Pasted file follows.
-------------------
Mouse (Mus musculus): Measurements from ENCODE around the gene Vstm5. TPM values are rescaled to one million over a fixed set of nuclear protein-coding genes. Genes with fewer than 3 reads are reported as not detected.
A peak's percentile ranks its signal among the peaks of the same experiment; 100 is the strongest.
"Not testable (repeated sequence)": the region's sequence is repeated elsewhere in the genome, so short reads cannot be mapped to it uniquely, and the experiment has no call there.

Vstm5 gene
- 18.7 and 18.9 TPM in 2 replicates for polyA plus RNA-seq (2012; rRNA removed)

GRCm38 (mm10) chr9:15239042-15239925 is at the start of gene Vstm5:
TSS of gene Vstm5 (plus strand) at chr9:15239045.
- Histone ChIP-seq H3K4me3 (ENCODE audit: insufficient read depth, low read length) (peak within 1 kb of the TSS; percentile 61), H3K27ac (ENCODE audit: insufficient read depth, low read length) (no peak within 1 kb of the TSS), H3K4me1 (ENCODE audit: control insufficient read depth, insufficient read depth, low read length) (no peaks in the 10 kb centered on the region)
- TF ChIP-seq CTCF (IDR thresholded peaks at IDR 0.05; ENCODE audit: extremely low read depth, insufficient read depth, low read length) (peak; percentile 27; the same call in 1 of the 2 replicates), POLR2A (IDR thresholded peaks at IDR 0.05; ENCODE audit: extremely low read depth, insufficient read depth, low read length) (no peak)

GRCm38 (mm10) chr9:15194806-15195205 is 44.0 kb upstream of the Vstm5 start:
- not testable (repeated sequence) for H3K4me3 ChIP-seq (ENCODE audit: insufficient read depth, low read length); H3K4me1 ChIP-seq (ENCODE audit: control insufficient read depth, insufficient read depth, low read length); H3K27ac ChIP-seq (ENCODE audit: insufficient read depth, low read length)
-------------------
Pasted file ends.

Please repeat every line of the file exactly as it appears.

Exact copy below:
Mouse (Mus musculus): Measurements from ENCODE around the gene Vstm5. TPM values are rescaled to one million over a fixed set of nuclear protein-coding genes. Genes with fewer than 3 reads are reported as not detected.
A peak's percentile ranks its signal among the peaks of the same experiment; 100 is the strongest.
"Not testable (repeated sequence)": the region's sequence is repeated elsewhere in the genome, so short reads cannot be mapped to it uniquely, and the experiment has no call there.

Vstm5 gene
- 18.7 and 18.9 TPM in 2 replicates for polyA plus RNA-seq (2012; rRNA removed)

GRCm38 (mm10) chr9:15239042-15239925 is at the start of gene Vstm5:
TSS of gene Vstm5 (plus strand) at chr9:15239045.
- Histone ChIP-seq H3K4me3 (ENCODE audit: insufficient read depth, low read length) (peak within 1 kb of the TSS; percentile 61), H3K27ac (ENCODE audit: insufficient read depth, low read length) (no peak within 1 kb of the TSS), H3K4me1 (ENCODE audit: control insufficient read depth, insufficient read depth, low read length) (no peaks in the 10 kb centered on the region)
- TF ChIP-seq CTCF (IDR thresholded peaks at IDR 0.05; ENCODE audit: extremely low read depth, insufficient read depth, low read length) (peak; percentile 27; the same call in 1 of the 2 replicates), POLR2A (IDR thresholded peaks at IDR 0.05; ENCODE audit: extremely low read depth, insufficient read depth, low read length) (no peak)

GRCm38 (mm10) chr9:15194806-15195205 is 44.0 kb upstream of the Vstm5 start:
- not testable (repeated sequence) for H3K4me3 ChIP-seq (ENCODE audit: insufficient read depth, low read length); H3K4me1 ChIP-seq (ENCODE audit: control insufficient read depth, insufficient read depth, low read length); H3K27ac ChIP-seq (ENCODE audit: insufficient read depth, low read length)